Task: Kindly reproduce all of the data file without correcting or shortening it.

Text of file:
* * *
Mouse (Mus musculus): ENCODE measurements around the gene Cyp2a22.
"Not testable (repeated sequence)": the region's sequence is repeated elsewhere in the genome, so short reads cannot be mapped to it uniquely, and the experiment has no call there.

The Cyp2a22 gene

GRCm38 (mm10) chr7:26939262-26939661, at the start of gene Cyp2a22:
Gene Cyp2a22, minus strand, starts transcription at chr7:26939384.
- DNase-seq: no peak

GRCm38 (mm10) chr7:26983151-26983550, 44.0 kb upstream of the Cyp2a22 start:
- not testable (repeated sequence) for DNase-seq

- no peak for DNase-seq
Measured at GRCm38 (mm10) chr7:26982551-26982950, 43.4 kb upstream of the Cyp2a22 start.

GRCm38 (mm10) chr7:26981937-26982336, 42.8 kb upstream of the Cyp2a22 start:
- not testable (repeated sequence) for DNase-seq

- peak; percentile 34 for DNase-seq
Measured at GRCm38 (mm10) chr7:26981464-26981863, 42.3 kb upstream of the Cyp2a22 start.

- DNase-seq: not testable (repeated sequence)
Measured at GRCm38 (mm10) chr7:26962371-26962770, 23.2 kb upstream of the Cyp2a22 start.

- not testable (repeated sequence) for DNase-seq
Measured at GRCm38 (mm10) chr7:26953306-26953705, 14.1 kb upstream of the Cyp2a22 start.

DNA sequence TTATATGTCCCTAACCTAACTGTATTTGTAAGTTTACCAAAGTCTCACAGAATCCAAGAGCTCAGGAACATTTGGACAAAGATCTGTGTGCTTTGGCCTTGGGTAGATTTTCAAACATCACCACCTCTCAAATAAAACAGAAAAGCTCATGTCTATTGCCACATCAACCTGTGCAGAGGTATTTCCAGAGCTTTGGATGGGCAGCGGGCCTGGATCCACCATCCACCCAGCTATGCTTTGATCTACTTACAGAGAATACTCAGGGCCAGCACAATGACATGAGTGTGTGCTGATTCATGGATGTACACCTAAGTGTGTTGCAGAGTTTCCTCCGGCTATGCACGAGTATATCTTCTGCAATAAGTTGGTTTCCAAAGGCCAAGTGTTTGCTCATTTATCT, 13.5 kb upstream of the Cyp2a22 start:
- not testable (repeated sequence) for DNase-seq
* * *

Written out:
Mouse (Mus musculus): ENCODE measurements around the gene Cyp2a22.
"Not testable (repeated sequence)": the region's sequence is repeated elsewhere in the genome, so short reads cannot be mapped to it uniquely, and the experiment has no call there.

The Cyp2a22 gene

GRCm38 (mm10) chr7:26939262-26939661, at the start of gene Cyp2a22:
Gene Cyp2a22, minus strand, starts transcription at chr7:26939384.
- DNase-seq: no peak

GRCm38 (mm10) chr7:26983151-26983550, 44.0 kb upstream of the Cyp2a22 start:
- not testable (repeated sequence) for DNase-seq

- no peak for DNase-seq
Measured at GRCm38 (mm10) chr7:26982551-26982950, 43.4 kb upstream of the Cyp2a22 start.

GRCm38 (mm10) chr7:26981937-26982336, 42.8 kb upstream of the Cyp2a22 start:
- not testable (repeated sequence) for DNase-seq

- peak; percentile 34 for DNase-seq
Measured at GRCm38 (mm10) chr7:26981464-26981863, 42.3 kb upstream of the Cyp2a22 start.

- DNase-seq: not testable (repeated sequence)
Measured at GRCm38 (mm10) chr7:26962371-26962770, 23.2 kb upstream of the Cyp2a22 start.

- not testable (repeated sequence) for DNase-seq
Measured at GRCm38 (mm10) chr7:26953306-26953705, 14.1 kb upstream of the Cyp2a22 start.

DNA sequence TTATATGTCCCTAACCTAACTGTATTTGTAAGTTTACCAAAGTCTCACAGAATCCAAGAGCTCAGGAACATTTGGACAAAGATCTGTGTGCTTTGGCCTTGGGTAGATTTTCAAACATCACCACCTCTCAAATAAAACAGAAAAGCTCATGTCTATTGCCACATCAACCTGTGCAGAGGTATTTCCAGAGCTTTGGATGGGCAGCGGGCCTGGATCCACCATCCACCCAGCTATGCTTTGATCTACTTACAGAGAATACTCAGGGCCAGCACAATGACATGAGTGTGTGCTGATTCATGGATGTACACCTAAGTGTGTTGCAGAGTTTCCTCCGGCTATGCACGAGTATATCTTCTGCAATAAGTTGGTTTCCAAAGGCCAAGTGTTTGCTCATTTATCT, 13.5 kb upstream of the Cyp2a22 start:
- not testable (repeated sequence) for DNase-seq